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Honey bees perform about 80 percent of all pollination worldwide and a single bee colony can pollinate up to 300 million flowers each day. 

During the past six decades 2/3 of the US and 1/3 of European bee colonies have disappeared. This deadly bee decline is caused by interrelated factors —pesticides, drought, habitat destruction, nutrition deficit, air pollution, global warming and more. 

To reverse the worlds bee decline, most importantly we need to fix our dysfunctional and destructive agricultural system.


WHAT CAN YOU DO?
 
Einstein once famously said: “If the bee disappears from the surface of the earth, man would have no more than four years to live. No more bees, no more pollination … no more men!”

Just in one year in the US,33% of its bee colonies have disappeared  between 2016 and 2017. This is a real crisis nobody takes seriously enough. The solution to it is very complex and  requires thorough scientific studies and an international joint strategy on revising agricultural methods and environmental actions.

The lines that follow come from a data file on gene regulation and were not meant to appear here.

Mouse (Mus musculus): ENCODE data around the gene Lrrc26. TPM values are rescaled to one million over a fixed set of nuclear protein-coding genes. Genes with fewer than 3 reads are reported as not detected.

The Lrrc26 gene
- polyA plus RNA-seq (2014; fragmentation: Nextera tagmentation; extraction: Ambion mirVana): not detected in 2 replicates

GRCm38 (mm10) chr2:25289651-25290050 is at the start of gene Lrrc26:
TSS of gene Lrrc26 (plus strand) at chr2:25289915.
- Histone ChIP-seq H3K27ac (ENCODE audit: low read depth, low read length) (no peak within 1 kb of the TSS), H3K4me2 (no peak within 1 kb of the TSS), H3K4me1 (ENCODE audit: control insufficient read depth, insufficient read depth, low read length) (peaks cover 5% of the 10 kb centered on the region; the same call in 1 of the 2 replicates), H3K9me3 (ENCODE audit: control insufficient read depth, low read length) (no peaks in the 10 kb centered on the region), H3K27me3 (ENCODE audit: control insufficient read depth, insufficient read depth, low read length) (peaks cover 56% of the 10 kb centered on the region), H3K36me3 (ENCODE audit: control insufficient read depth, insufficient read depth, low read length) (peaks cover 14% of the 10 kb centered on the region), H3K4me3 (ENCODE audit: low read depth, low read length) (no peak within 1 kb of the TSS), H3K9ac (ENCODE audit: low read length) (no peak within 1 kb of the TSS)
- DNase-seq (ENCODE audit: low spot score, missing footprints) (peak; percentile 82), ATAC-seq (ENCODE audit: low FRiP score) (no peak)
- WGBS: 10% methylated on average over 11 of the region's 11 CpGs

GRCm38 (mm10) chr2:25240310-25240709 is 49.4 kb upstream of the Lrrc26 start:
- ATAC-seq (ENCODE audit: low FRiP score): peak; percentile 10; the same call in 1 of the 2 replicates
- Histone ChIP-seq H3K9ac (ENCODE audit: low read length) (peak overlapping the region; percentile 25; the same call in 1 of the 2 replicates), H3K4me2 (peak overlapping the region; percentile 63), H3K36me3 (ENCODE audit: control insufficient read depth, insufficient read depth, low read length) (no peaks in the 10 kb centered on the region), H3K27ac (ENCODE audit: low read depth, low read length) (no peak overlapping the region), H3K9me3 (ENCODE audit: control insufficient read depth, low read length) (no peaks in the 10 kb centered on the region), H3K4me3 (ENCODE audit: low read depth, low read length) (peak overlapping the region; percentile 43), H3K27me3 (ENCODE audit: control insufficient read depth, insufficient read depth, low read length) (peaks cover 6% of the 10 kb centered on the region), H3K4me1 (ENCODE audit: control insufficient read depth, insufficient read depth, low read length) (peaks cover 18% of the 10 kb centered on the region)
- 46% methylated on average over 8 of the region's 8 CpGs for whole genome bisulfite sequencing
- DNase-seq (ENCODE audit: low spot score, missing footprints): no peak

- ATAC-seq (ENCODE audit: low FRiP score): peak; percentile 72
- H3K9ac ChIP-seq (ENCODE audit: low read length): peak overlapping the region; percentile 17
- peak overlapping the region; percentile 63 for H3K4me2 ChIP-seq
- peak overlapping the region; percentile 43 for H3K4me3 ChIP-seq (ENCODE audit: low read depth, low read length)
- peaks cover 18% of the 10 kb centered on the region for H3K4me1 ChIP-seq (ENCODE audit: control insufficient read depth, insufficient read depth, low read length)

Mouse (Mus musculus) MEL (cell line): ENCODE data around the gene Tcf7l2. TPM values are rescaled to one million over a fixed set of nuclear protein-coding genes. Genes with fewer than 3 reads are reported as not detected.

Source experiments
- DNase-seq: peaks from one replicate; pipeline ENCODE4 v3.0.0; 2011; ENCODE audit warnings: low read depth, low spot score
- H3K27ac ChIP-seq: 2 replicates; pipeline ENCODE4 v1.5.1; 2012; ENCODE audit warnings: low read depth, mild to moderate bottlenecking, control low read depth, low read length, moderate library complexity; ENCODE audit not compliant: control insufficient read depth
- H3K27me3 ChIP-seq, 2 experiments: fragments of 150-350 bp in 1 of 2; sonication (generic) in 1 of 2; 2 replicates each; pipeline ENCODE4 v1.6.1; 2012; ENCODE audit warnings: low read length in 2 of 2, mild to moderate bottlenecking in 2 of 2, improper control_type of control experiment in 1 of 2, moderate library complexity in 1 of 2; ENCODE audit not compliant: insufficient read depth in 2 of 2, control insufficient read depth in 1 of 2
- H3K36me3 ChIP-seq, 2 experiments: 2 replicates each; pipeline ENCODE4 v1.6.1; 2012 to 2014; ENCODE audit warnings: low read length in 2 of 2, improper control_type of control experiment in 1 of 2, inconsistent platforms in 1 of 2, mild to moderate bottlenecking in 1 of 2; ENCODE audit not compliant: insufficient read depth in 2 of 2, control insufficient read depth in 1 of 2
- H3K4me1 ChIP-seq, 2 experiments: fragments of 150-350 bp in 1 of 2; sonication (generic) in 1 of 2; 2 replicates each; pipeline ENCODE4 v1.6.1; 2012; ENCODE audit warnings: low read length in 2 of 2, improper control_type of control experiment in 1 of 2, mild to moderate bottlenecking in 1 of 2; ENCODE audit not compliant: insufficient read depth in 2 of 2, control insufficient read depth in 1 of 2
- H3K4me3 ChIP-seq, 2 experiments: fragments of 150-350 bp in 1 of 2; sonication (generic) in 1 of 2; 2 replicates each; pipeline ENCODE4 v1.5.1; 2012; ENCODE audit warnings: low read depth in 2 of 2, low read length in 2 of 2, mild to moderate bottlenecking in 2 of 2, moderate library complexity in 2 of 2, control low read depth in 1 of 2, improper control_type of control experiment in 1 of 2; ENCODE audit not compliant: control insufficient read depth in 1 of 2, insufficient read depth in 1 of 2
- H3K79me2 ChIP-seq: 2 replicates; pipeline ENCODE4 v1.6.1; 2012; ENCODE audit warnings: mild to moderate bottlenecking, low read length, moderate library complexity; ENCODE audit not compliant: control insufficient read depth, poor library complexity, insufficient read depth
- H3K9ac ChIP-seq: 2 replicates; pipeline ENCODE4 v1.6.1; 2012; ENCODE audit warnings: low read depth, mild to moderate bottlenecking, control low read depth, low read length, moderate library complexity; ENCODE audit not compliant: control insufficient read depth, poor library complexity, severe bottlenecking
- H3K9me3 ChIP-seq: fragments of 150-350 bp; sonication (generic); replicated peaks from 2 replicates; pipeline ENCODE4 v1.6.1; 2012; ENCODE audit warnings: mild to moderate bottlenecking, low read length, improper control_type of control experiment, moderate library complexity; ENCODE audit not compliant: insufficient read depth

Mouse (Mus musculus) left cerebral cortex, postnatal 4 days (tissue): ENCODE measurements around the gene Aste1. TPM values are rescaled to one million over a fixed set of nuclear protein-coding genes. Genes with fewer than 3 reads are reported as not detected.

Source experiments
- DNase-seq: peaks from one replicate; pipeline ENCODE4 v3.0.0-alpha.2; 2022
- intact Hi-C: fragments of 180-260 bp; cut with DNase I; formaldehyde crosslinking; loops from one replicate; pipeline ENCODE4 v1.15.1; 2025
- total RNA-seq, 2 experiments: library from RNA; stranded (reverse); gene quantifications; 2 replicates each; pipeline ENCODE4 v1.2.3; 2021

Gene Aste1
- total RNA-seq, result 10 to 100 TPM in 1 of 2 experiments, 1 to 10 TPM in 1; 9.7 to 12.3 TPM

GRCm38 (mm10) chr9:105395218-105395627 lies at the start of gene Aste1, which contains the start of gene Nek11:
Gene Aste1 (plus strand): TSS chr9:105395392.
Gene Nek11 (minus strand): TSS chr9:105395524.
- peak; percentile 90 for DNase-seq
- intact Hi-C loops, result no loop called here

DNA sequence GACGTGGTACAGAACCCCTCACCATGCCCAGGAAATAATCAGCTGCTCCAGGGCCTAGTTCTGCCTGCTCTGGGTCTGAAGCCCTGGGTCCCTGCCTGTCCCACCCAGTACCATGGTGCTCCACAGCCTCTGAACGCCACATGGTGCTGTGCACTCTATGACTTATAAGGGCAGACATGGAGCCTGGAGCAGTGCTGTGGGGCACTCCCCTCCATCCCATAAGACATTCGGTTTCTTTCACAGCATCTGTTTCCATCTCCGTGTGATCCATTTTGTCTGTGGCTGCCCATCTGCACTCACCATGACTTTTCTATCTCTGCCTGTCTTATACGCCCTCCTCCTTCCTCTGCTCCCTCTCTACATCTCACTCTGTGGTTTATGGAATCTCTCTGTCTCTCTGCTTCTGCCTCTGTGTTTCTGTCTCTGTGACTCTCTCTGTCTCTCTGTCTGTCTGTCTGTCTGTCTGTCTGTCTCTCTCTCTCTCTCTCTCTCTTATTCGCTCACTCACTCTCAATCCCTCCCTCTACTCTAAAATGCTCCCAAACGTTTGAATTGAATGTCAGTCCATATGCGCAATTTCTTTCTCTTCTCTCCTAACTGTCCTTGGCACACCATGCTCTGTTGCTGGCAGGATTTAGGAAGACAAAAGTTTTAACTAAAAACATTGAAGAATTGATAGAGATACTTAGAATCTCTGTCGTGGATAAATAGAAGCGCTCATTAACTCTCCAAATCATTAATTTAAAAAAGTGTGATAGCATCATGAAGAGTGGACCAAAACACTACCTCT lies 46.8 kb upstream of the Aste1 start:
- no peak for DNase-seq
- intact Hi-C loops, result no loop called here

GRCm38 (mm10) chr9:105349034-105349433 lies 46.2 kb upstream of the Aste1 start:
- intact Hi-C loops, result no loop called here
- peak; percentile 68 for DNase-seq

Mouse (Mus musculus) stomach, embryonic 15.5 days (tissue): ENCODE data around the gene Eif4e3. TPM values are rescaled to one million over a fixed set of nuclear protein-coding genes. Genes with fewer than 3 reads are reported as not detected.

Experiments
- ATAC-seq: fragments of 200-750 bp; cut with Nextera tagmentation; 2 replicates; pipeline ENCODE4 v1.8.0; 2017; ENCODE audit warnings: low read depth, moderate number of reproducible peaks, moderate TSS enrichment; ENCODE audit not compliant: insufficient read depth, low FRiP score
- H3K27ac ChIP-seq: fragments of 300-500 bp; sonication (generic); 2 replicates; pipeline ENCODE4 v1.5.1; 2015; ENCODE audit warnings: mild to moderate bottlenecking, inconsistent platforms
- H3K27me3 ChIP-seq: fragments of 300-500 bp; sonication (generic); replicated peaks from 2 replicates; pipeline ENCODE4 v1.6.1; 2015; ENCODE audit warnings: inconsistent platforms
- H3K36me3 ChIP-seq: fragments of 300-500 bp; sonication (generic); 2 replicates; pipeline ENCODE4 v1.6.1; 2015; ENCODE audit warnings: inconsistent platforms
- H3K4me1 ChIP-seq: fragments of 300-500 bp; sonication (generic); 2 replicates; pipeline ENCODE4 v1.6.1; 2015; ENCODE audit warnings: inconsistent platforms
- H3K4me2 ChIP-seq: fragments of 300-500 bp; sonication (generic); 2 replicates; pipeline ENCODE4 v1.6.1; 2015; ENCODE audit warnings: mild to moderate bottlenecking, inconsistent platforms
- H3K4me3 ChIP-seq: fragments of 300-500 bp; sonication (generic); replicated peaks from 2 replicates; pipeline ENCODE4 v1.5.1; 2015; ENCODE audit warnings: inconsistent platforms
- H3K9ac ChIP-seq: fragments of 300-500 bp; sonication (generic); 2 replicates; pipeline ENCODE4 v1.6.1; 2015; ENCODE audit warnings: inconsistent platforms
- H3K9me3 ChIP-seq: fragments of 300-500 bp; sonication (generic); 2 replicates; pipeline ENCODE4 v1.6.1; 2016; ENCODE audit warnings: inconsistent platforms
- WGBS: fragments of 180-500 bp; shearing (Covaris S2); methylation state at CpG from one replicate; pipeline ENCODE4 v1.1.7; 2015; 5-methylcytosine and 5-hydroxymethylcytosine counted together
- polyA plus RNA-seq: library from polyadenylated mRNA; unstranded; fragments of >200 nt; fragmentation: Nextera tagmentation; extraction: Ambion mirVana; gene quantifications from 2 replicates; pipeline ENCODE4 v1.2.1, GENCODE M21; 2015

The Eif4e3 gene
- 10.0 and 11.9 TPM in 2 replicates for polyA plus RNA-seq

Thankfully many organizations such as ‘Save The Bees Coalition’ (https://www.beecoalition.eu) addresses this issue.

‘Honeybee Conservancy’ (https://thehoneybeeconservancy.org/sponsor-a-hive/) offers a “Sponsor a Hive” program where you can donate and truly rescue one or more hives.

‘Planet Bee’ has several educational programs you can support. Learn more and donate here: https://www.planetbee.org/donate/

Studies show that if only one group of dangerous pesticides (called neonicotinoids) disappeared from agriculture, bees could be saved from extinction. ‘Avaaz’ has a petition on this you can sign: https://avaaz.org/en/save_the_bees_global/
Comments
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Bryon Walsh5 mons ago
The flowers were so beautiful that they seemed to shout:spring is coming.
Reply
FLO5 mons ago
@Alfredo Ratke Nice metaphor, that was our intention indeed! :)
Reply
Tiara Labadie5 mons ago
See the flowers, then I know that spring is coming.
Reply
Alfredo Ratke5 mons ago
From this point of view, I was like a flower fairy living in a tree.
Reply